This article is machine translated by Google from Norwegian
For many of those who visited the Rotterdam Festival this year, the freshest and most vital find was an over forty year old movie. For while Jaime Chávarris The Disenchantment (El desencanto, 1976) is legendary among Spanish movie lovers, for some mysterious reason, it has never won international fame. This may well change, after the audience's warm reception during the screening of the film – via ghostly, monochrome 35mm – in the eclectic side program "History of Shadows", curated by Gerwin Tamsma, who examined how film treats the past.
I The Disenchantment the piercing, personal experiences of a rather unusual family are used as a prism to explore – in a deceptively modest way – a wide range of psychological and political conditions. Over the course of two years, Chávarri interviewed the sixty-one-year-old Felicidad Blanc, the widow of the highly regarded poet Leopoldo Panero (1909 – 1962), and her three grown sons in and around their tasteful rich man's home.
The family obviously consists of very sophisticated and learned people, with equally obvious neuroses. Their lackluster, interwoven neuroses appear extremely captivating when, individually or together, they honestly recall Panero senior's career, eccentricities and haughty nature. Twelve years after his death, it is clear that The Great Man (not just one franquista, but also a personal friend of Franco himself) still cast long shadows over their own. Subtly, the film explores and demonstrates the clear differences between Panero's private and public faces, unveiling a statue in his honor with much pomp and splendor in his provincial hometown.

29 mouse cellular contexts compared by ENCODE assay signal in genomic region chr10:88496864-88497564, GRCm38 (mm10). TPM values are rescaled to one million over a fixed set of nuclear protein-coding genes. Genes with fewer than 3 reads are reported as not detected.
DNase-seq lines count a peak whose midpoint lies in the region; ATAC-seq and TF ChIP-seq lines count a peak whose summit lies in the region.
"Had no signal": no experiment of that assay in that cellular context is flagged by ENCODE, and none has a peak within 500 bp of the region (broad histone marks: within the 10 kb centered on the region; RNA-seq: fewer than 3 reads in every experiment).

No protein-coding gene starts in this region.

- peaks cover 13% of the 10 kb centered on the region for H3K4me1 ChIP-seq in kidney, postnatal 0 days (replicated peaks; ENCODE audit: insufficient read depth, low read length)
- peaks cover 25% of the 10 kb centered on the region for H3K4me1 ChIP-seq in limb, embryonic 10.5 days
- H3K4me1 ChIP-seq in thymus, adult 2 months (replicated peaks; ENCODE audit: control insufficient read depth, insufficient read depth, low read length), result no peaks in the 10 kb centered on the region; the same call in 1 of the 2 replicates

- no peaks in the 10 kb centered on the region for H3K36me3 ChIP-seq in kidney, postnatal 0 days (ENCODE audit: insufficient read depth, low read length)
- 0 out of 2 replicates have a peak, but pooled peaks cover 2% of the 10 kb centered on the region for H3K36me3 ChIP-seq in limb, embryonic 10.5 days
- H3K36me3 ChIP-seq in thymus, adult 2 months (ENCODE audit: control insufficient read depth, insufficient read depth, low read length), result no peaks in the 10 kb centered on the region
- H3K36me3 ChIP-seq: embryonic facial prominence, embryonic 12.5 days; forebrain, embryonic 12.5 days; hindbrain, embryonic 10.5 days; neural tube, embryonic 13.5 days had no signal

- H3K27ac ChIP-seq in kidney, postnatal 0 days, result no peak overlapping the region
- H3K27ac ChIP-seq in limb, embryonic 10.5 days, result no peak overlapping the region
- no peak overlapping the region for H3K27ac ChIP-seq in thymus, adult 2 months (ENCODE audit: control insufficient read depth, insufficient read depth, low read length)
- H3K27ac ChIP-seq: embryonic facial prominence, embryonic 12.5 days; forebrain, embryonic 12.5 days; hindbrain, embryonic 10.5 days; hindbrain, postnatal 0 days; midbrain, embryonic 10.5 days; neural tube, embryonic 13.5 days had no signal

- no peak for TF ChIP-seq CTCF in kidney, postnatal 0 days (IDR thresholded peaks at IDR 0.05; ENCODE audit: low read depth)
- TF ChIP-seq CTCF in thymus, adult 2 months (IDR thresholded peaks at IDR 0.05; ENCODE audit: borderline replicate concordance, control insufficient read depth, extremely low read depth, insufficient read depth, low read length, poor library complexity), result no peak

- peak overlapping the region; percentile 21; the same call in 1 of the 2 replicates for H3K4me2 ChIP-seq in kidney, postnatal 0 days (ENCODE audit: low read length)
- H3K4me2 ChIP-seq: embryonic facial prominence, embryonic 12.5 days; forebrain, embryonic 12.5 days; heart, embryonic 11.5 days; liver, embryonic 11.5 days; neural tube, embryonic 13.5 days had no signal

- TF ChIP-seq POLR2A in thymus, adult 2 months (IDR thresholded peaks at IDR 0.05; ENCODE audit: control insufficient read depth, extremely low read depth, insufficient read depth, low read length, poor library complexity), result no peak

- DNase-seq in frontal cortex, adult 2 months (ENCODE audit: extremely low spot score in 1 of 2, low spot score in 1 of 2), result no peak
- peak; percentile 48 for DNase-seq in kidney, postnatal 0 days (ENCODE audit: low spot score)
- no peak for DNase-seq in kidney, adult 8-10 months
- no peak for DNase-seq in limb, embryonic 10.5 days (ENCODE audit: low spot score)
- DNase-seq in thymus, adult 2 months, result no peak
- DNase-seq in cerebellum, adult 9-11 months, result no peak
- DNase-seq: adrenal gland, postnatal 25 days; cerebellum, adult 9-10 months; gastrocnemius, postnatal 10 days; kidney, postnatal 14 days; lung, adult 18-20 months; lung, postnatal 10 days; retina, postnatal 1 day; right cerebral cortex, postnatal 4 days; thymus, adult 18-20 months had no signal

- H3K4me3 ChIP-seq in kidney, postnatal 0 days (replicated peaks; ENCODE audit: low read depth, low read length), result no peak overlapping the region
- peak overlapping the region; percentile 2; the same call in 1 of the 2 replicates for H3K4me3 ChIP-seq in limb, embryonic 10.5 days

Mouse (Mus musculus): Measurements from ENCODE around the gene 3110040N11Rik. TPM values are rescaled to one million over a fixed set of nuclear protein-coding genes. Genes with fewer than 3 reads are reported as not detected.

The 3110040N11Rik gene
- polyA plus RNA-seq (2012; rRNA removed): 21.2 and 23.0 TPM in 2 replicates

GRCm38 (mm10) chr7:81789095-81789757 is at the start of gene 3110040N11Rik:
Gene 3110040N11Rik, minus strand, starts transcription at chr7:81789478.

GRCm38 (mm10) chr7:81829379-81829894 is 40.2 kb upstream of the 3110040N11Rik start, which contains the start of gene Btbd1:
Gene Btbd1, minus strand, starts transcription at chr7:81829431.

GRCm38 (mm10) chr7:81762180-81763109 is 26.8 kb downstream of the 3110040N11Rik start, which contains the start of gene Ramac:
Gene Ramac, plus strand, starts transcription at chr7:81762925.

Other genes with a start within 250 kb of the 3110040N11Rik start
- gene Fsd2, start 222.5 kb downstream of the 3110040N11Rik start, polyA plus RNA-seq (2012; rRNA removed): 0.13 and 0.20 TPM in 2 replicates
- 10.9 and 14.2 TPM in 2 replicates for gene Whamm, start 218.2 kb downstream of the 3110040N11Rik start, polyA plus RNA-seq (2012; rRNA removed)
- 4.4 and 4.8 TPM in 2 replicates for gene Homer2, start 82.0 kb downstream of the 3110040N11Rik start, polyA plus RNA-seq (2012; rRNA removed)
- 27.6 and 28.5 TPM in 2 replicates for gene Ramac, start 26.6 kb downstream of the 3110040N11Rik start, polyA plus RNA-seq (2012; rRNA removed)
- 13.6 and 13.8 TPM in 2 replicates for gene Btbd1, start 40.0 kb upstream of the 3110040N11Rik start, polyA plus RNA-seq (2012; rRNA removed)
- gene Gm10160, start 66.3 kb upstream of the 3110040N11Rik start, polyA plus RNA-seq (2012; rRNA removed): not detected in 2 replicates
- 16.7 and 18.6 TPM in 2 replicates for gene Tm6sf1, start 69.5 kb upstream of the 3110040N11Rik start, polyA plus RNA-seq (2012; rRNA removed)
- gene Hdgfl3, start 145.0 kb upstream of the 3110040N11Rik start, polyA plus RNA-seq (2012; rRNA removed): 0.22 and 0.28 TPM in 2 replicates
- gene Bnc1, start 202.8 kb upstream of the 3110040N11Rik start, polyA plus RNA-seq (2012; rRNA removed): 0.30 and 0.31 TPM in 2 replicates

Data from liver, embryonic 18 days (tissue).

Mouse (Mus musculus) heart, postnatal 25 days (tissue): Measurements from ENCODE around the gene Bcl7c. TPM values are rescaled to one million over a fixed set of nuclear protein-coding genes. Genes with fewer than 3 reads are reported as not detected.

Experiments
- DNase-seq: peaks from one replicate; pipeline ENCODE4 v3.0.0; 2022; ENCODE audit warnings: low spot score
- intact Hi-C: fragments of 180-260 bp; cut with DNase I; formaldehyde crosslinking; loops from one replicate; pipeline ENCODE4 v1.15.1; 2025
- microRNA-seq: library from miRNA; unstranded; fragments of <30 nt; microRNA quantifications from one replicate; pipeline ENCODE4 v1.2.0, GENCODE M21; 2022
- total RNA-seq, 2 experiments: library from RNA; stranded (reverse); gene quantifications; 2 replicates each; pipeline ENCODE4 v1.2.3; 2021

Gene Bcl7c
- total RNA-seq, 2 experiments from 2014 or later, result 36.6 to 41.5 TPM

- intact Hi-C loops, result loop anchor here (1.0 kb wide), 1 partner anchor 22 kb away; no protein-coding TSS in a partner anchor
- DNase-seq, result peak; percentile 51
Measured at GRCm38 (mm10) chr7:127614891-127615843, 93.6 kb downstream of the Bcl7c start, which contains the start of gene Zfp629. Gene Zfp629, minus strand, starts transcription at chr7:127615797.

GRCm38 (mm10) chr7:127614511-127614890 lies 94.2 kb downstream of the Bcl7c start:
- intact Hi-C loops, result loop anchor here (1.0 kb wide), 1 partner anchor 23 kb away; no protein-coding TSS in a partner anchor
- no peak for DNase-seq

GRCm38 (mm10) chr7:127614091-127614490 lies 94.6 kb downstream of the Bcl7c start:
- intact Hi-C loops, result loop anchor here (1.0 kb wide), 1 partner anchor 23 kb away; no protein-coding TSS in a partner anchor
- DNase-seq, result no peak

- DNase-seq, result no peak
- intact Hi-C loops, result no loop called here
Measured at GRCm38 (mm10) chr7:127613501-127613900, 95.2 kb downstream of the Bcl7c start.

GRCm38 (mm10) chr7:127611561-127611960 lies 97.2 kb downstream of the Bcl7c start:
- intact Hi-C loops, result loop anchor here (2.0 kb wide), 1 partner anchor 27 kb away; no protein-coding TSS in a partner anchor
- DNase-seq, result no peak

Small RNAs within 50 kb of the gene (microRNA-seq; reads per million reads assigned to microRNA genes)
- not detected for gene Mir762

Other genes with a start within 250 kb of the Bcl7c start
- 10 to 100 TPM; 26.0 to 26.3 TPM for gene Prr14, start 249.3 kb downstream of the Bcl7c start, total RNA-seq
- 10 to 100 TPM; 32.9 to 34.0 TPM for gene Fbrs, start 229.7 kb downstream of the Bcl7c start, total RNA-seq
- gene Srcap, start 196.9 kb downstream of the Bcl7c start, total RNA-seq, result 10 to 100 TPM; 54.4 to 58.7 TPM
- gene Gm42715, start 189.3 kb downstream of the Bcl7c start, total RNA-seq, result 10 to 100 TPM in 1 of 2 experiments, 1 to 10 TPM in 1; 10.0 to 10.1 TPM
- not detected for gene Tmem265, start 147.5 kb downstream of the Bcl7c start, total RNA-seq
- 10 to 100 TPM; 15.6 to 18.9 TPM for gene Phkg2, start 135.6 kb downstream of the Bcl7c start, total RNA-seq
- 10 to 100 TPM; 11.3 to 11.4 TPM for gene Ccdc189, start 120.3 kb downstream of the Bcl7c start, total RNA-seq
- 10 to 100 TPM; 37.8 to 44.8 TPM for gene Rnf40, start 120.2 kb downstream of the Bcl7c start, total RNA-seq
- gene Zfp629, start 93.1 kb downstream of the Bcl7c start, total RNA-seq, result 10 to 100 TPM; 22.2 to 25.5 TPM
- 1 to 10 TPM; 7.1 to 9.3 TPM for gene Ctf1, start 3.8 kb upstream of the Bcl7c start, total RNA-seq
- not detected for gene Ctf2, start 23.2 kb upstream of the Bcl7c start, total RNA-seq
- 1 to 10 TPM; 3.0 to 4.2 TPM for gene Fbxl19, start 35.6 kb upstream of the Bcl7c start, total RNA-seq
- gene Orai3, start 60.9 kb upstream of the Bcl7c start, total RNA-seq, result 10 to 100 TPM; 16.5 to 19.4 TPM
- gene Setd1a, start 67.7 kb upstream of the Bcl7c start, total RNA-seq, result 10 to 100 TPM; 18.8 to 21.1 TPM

Chávarri's film is also an indirect, but revealing, portrait of Spain in a period of painful transition from the Franco-era oppression – to which the Panero boys relied in their own special ways – and into the precarious first years of democracy. The Disenchantment is a basic melancholic work, steeped in a dose of lifeless humor, and now appears to find its place among the landmarks of post-war European documentaries. That it should do so, about four years after the last of the Panero brothers died, is an irony that the family would no doubt have sensed.